Samsung announced its first Galaxy S smartphone in the heady days of 2010, and at the time people were too jazzed by its 4-inch Super AMOLED screen and 1GHz processor to fret much about its cameras. The same could be said of Samsung itself — the company's original US press release mentioned them a grand total of zero times outside of the spec sheet.
Eleven years and millions of Galaxy phones later, cameras have become a crucial part of Samsung's smartphone identity. If you needed any proof, just look at the company's new flagship devices, which go on sale today. The Galaxy S21 and S21 Plus pack four cameras apiece, while the high-end S21 Ultra sports five (and generally touts a greater emphasis on telephoto shooting). And while pundits and reviewers tend to go back and forth on the merits of Samsung's approach to cameras, most of them (myself included) were impressed with what the company pulled off this year.
That warm reception was music to Joshua Sungdae Cho's ears. After picking up two post-graduate degrees at Rensselaer Polytechnic Institute in upstate New York, Cho signed on with Samsung in 2004 and rose through the ranks to become vice president and head of Samsung Mobile’s visual software R&D. In an exclusive conversation with Engadget, Cho — flanked by PR people and an interpreter in a small conference room in Korea — pulled back the curtain on how the company lands on a vibe for its image processing, highlighted the growing importance of AI and hinted at how the future of Samsung cameras may involve making your photos look totally different from mine.
If you've read any recent review of a premium Samsung smartphone — seriously, pick one at random — you'll probably find a bit that calls out the company's approach to image processing. Fine details in photos are noticeably sharpened, sometimes overly so. Depending on the year, you might find mention of Samsung auto-smoothing people's faces with a computational airbrush, though that's less of a problem this year. Maybe most notably, colors and brightness are amped up to the point where they look punchier and more appealing than reality. Like it or not, this is The Samsung Look, and we've been dealing with variations of it for years. But why is it what it is?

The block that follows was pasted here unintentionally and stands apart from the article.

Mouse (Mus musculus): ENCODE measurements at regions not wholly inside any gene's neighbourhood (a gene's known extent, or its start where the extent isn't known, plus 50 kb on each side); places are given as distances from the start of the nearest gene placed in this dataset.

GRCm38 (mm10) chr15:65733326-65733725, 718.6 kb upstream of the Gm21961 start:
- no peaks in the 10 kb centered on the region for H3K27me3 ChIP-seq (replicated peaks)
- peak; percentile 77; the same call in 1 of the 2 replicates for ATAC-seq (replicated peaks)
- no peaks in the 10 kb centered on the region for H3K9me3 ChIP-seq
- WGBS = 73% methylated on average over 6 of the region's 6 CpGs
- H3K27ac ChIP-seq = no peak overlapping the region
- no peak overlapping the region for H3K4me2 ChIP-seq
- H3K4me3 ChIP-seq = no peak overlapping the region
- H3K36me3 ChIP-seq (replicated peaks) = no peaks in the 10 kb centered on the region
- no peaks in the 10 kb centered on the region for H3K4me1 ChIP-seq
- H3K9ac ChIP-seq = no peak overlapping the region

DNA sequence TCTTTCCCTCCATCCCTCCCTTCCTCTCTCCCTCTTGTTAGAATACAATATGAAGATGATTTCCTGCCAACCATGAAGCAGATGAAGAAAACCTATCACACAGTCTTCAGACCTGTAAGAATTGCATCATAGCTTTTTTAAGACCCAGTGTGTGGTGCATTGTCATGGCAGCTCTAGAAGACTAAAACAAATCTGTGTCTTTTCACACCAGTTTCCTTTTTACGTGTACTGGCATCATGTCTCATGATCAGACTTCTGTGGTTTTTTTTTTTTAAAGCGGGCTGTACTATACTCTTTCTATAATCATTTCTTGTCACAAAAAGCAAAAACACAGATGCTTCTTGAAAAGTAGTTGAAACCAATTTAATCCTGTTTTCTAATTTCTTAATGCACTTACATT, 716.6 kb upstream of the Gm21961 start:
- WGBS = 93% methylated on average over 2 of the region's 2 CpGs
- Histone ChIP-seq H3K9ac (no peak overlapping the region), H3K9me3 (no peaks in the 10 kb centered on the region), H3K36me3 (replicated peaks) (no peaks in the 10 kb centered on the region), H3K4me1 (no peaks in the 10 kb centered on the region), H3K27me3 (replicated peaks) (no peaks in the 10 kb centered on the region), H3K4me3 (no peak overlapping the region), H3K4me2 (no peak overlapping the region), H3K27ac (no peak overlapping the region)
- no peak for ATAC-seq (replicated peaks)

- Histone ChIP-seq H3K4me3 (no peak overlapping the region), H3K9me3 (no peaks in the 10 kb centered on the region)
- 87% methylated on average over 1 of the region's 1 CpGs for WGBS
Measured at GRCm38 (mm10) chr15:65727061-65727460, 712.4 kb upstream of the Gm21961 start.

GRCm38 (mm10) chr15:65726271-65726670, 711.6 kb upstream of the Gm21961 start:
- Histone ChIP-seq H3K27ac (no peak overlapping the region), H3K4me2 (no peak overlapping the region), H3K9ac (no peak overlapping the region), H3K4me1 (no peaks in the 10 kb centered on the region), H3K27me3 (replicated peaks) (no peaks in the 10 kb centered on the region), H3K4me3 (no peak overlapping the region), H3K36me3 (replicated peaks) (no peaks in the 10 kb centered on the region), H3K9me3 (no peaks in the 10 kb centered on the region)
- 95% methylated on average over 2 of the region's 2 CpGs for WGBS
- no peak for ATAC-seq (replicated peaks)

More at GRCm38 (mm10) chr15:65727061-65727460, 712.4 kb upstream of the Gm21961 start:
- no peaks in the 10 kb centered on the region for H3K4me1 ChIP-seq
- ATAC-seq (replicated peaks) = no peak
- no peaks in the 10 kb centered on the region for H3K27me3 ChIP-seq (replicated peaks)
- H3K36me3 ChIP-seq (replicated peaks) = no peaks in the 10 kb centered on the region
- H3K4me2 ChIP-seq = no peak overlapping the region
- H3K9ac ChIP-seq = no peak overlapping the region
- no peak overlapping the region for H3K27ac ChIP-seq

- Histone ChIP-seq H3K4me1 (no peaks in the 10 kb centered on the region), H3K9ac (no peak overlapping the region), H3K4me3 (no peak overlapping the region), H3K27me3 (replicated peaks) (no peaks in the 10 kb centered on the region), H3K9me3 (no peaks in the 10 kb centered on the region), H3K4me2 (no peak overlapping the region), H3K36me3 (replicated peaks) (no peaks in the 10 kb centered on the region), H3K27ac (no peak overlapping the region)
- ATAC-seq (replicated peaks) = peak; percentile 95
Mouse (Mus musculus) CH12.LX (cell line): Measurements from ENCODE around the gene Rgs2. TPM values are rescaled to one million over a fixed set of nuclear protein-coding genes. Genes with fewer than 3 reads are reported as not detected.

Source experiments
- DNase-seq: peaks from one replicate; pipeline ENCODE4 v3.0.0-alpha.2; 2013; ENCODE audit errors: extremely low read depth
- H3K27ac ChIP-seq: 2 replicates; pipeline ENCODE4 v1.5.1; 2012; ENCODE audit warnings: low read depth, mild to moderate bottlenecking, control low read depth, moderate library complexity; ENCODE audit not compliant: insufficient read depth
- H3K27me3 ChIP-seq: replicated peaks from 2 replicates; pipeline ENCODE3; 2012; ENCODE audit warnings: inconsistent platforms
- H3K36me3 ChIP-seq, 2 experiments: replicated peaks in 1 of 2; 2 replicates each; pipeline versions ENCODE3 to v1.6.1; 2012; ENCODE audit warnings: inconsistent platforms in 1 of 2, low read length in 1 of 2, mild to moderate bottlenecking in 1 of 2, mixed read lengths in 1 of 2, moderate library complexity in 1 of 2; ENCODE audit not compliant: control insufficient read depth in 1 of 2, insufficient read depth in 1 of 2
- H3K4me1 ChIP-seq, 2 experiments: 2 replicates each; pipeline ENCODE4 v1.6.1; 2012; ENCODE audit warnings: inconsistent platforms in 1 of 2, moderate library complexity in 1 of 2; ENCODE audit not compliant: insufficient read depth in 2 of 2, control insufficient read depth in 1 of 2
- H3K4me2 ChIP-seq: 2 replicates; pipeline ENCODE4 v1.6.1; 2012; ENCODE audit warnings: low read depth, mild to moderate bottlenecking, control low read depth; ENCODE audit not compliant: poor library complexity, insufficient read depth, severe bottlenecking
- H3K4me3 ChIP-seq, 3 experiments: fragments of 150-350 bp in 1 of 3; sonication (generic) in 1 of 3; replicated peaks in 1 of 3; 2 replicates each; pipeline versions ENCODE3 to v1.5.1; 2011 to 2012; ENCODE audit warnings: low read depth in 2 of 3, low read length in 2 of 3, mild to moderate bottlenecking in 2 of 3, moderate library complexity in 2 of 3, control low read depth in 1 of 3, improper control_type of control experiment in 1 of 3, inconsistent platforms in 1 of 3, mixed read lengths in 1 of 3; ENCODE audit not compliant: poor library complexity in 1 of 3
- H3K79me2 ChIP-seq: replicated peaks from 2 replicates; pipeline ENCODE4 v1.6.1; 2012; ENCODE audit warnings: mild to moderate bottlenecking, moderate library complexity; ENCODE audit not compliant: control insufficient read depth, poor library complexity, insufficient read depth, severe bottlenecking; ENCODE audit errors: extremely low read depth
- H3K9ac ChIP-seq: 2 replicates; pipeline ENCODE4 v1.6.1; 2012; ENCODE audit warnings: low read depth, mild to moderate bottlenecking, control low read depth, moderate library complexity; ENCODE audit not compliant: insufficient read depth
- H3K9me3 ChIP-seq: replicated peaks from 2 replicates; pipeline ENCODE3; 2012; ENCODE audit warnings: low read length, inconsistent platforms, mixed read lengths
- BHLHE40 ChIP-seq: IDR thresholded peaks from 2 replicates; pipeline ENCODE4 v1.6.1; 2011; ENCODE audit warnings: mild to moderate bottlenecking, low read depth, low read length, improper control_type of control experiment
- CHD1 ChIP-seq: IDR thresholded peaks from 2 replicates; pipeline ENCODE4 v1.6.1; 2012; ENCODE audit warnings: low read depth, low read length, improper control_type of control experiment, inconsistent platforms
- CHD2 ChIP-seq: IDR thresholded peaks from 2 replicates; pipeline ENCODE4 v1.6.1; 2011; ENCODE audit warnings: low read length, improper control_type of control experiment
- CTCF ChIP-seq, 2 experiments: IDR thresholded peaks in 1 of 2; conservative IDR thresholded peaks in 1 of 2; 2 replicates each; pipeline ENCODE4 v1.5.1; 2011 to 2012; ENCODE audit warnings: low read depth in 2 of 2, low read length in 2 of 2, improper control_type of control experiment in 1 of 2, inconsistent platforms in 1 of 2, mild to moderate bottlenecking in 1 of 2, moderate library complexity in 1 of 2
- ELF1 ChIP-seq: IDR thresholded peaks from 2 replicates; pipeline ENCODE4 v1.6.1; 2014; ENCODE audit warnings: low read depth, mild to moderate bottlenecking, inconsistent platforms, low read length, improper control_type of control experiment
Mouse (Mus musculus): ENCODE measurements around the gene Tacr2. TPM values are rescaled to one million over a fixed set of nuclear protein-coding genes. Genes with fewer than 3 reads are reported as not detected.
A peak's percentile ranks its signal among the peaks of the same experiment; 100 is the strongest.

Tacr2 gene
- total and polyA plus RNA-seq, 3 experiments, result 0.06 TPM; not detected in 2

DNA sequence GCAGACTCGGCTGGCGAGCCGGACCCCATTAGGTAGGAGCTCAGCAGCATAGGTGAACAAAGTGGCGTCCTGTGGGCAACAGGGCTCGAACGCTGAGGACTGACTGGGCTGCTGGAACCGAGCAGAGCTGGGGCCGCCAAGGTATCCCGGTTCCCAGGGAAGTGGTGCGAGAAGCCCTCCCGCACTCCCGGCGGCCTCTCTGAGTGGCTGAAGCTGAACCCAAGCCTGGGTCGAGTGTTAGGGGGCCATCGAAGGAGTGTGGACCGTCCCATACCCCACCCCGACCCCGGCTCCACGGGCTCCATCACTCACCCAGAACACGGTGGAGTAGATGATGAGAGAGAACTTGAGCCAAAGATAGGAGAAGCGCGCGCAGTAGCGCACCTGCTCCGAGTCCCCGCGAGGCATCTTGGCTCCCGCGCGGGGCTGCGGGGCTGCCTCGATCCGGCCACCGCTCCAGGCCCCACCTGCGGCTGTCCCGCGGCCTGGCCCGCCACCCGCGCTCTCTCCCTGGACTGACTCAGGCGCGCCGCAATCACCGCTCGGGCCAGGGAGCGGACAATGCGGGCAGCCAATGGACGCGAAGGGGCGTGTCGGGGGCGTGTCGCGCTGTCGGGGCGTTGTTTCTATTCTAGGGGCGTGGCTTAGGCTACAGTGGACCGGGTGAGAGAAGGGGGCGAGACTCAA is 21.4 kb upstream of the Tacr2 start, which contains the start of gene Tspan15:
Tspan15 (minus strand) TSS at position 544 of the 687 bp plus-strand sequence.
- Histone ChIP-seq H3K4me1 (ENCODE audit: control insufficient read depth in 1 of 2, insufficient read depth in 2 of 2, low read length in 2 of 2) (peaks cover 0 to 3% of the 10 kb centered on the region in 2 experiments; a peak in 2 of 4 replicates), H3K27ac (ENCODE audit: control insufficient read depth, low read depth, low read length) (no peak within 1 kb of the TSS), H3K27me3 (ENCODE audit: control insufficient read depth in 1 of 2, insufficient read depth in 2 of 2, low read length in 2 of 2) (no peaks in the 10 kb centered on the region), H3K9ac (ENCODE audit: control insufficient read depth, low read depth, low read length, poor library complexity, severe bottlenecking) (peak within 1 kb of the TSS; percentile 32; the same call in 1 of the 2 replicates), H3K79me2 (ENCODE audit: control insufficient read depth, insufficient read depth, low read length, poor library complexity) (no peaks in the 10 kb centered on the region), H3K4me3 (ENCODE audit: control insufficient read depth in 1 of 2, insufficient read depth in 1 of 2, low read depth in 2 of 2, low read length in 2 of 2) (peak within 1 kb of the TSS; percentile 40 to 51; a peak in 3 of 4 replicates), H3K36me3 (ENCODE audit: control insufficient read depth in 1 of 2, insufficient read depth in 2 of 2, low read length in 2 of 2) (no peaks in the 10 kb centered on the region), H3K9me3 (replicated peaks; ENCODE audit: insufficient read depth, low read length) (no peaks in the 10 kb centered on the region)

Well, you have your fellow users to blame — or thank, as the case may be.
Despite Cho's role as de facto head of camera R&D, he doesn't act as an impassioned visionary articulating what Samsung's pictures should look like. No single person does. Instead, Cho said through an interpreter that the company relies on in-house imaging experts and color scientists, along with a panel of professional photographers, to hone in on the factors that make photos eye-catching. But expert advice only takes Samsung so far; that's where the company's global survey comes in.
Every year, Samsung reaches out to thousands of customers in all of its major markets, from the US to Canada to Spain and China and beyond, to find out why they like the photos they like. At a high level, representatives ask these people — be it through focus group or distributed questionnaires — about their photographic preferences and the pain points they keep running into. The conversations can get pretty granular, though. In trying to suss out what people like about their favorite images, Cho says discussions can veer toward subjects like color tone and saturation, noise levels, sharpness of details, overall brightness and beyond, all so Samsung can tune its HDR models and its smart scene optimizer to deliver what he calls "perfectly trendy" photos.
In other words, if you don't like the way the S21 sharpens details and amps up saturation, you're not just disagreeing with Samsung — you're also disagreeing with everyone they polled. (Not that that's a bad thing.)
Samsung places a lot of weight on the results of this survey because it desperately wants to please everyone, even if it knows it can’t. How could it? The company accounts for roughly one-fifth of all the smartphones used around the world and individual tastes, nurtured through personal experience and shaped by shifts in culture, don't sit still for long. By gathering and chewing on all of this purely subjective information, though, Cho and his team are trying to capture a sense of a year's visual zeitgeist and reflect it back at you.